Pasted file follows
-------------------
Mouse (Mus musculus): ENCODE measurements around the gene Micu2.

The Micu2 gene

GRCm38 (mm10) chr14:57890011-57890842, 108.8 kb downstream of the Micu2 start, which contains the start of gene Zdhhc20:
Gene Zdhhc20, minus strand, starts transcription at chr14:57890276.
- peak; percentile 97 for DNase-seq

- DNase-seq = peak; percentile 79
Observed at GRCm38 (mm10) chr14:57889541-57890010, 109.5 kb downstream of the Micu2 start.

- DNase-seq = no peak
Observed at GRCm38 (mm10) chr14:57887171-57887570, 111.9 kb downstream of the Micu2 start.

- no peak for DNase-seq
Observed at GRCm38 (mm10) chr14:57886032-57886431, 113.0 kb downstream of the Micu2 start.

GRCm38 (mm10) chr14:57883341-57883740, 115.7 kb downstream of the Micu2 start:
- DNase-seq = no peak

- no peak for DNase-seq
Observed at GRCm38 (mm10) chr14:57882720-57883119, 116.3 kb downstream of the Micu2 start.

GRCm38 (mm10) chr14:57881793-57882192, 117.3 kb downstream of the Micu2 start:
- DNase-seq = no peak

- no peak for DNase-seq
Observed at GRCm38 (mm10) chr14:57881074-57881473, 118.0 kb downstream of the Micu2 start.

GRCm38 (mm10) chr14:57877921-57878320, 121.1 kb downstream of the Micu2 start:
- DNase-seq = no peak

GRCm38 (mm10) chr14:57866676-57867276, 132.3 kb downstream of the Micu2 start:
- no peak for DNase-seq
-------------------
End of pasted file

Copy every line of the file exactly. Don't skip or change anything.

Mouse (Mus musculus): ENCODE measurements around the gene Micu2.

The Micu2 gene

GRCm38 (mm10) chr14:57890011-57890842, 108.8 kb downstream of the Micu2 start, which contains the start of gene Zdhhc20:
Gene Zdhhc20, minus strand, starts transcription at chr14:57890276.
- peak; percentile 97 for DNase-seq

- DNase-seq = peak; percentile 79
Observed at GRCm38 (mm10) chr14:57889541-57890010, 109.5 kb downstream of the Micu2 start.

- DNase-seq = no peak
Observed at GRCm38 (mm10) chr14:57887171-57887570, 111.9 kb downstream of the Micu2 start.

- no peak for DNase-seq
Observed at GRCm38 (mm10) chr14:57886032-57886431, 113.0 kb downstream of the Micu2 start.

GRCm38 (mm10) chr14:57883341-57883740, 115.7 kb downstream of the Micu2 start:
- DNase-seq = no peak

- no peak for DNase-seq
Observed at GRCm38 (mm10) chr14:57882720-57883119, 116.3 kb downstream of the Micu2 start.

GRCm38 (mm10) chr14:57881793-57882192, 117.3 kb downstream of the Micu2 start:
- DNase-seq = no peak

- no peak for DNase-seq
Observed at GRCm38 (mm10) chr14:57881074-57881473, 118.0 kb downstream of the Micu2 start.

GRCm38 (mm10) chr14:57877921-57878320, 121.1 kb downstream of the Micu2 start:
- DNase-seq = no peak

GRCm38 (mm10) chr14:57866676-57867276, 132.3 kb downstream of the Micu2 start:
- no peak for DNase-seq